Disc brakes don't work better. Nope. Not at all.

This past Sunday, I did the Farm to Fork Fondo which was hosted at the beautiful Riverside Farm in Pittsfield, VT. Some of this is motivated by market research and very harumph harumph business stuff such that Mike doesn't get sweaty when November pays my entries for such shenanigans, but a big part of it is simply that I've reached the point in life's festivities when a number on the front is getting to be a better look for me than a number on the back of the jersey. I know, right? 

We're so cool now that manufacturers ask us to test their stuff for them, so I was using a test set of new alloy disc rims that I'd built up, on the disc Timoneria (still the world's prettiest bike). The Gran Fondo as a concept is the perfect application for road disc, full stop.Absolutely no question at all whatsoever, if you are a number on the front kind of a person, road disc is your move for the next bike. 

Anyhow, we started off and I was having a nice conversation with Matt about the JAM Grand Fundo which he'd done the day before (I was busy snatching defeat from the jaws of victory in a sailboat race on Saturday, thus couldn't make it). At the first rest stop, I had to stop and tinkle (see what I'm saying - OLD) and got back on my bike and "hey - where'd everybody go?" Sort of pounded it up Brandon Gap (alas, I am not Ted King) and caught the tail of the lead group by the top, which then formed the knot of people with whom I rode for the rest of the day. Lovely people one and all. There were some people farther ahead, which I don't 100% understand but whatever. 

A little aside here, Andy Bishop was one of the ride guides. He rode a bunch of Tours de France (which is the proper way of saying Tour de Frances, btw), but being the sparking conversationalist that I am, I managed to learn that he'd once gotten 6th in the Houffalize MTB World Cup. Which any mountain biker of a certain age will tell you is like Paris-Roubaix, Flanders, and L-B-L all wrapped into one. 

THE POINT OF THE STORY: Our group got a little spread out up App Gap, and I was maybe 20 seconds down on the first guys, so started doing my bomb down the east slope as I've done approximately one billion and three times. About half the way down, there's some hub bub. A guy from the more ahead group has fallen in a turn, and people have stopped to help, which is mint. The not mint part is that there is a Subaru is parked kind of like what you might call the middle of the freaking road, and of course I'm there just at the perfect time when this is all happening so no one's warning about this setup. For those South Park fans among you, I was french frying when I should have been pizza-ing, and was about to have a bad time, m'kay? 

So faced with the choice of certain death by guard rail and a rag doll bounce down mountain, or squaring up with the rear bumper and windshield of said Subaru, I remember "oh yeah, I've got disc brakes!!!" Yes, I skidded, and when I did I eased up a scintilla and regained traction while still braking, and then then played right at the skid point until I got the bike on path to avoid said Subaru, and then came calmly to a stop.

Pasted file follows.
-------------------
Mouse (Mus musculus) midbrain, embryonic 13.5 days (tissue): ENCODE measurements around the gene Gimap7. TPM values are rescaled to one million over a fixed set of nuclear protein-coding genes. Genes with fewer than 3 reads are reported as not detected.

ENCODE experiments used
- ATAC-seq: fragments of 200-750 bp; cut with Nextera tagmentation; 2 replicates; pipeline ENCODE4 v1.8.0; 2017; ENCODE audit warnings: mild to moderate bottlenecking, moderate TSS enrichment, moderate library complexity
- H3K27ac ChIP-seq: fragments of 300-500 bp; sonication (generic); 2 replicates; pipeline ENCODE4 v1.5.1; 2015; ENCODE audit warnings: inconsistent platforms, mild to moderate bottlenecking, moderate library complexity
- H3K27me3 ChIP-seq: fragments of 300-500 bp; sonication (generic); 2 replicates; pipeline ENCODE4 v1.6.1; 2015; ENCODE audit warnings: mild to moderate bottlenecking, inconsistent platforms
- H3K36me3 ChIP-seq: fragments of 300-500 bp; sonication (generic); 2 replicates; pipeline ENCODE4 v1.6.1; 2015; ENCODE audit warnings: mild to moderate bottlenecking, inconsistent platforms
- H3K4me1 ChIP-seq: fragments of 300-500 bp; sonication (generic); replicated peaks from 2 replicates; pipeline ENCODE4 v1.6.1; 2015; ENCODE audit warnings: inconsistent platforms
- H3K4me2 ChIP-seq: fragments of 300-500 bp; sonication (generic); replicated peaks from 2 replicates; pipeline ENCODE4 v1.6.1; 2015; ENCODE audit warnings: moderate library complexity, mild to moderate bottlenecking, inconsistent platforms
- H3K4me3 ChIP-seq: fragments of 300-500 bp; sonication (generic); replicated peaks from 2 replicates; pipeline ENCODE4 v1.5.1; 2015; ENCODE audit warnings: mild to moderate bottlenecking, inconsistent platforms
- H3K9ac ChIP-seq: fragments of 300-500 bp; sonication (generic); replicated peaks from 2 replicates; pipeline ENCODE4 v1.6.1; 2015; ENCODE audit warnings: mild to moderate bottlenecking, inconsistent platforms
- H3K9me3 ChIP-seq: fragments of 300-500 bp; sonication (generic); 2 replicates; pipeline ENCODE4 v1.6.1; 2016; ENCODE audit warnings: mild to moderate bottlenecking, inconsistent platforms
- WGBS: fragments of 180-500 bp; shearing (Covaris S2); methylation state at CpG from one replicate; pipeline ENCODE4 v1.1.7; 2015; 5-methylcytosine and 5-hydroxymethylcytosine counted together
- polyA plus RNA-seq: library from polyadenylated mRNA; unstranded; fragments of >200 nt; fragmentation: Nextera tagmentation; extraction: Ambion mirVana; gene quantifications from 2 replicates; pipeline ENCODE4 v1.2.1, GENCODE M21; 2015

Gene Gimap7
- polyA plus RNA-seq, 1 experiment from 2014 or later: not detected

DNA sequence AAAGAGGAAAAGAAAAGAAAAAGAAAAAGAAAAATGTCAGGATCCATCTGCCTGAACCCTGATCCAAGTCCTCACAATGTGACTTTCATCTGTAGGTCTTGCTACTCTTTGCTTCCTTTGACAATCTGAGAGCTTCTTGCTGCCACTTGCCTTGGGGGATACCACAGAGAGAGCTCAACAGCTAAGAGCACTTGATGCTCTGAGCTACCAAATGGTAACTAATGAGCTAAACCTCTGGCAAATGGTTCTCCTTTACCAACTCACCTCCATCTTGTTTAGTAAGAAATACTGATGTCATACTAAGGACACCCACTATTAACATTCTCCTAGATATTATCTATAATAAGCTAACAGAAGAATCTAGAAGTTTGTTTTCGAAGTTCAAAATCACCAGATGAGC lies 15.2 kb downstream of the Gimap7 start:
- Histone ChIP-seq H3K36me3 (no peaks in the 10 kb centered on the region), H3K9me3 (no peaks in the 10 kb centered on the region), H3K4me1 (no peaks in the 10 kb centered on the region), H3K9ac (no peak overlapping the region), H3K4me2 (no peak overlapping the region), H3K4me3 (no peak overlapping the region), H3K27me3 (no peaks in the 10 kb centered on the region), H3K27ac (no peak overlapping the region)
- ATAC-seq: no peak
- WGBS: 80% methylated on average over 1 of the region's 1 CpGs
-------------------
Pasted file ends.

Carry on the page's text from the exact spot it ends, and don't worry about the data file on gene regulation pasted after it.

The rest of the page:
There is the wild card that I was going faster than I otherwise might have been, because I descend faster with disc brakes. Because you can. And I was. But had I been going as fast with really good rim brakes, I'd probably be typing this from a hospital bed. I will leave the other scenarios to your imagination. 

So, no, disc brakes are not needed for a lot of stuff and I'm not now nor have we ever been saying that they're right for all people in all applications, but when they're in their element, they can save you from ditching into a forest or a Forester. 

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Great article. That ride was lovely. I got up to 53 mph on the descent in the Medio on my middle of the road rims and was wishing for some discs then! Thank goodness you're ok. Hope the other dude made it thru.

Base Twelve Photo

Yup. The first time I rode a disc-equipped bike, I recognized the difference. Ended up buying that bike, and two weeks later had an experience much like yours:I was bombing down a hill on an empty suburban street. There was a single car going slowly in the oncoming lane. As I got close to him, he suddenly made a slow U-turn, without indicating, in front of me. He had no idea I was there, never mind moving at 30 mph. With the disc brakes, I was able to feather the brakes and hold the tires just before lockup—they were actually screeching! But not breaking loose. I was able to stop before hitting him, but I was so close I was able to reach out and pound on his hood with my fist and scream curses. Lol. If I had had rim brakes, I would have been over his hood, and badly injured. I will likely never ride rim brakes again. Discs are just too superior, and you need every bit of help you can get staying safe. It's a jungle out there! (Yes, I'm saving my pennies for a set of your Ranges!)


True—discs show some advantages, over rim brakes, in situations requiring power AND modulation. At least, that's been my experience. I'm still amazed that I stayed upright, after a car appeared—ascending— In My Lane, at the apex of a high-speed turn, as I descended a long gravel hill. Missed my braking point, entirely, then was heading straight for a earthen culvert, figuring—'this is going to be a bad, bad, one'. Nope, the Shimano hydro brakes allowed me to feather just enough, so that I rode out of it…if only by inches. Still counts as a save, though. I used mechanical discs for years, before the hydros were available. Decent, but they can't compare with the latest hydro brakes.


I just came to post that there is nothing more "pro" than a Stigmata with Dura Ace. Undulation.

Phil Liggett

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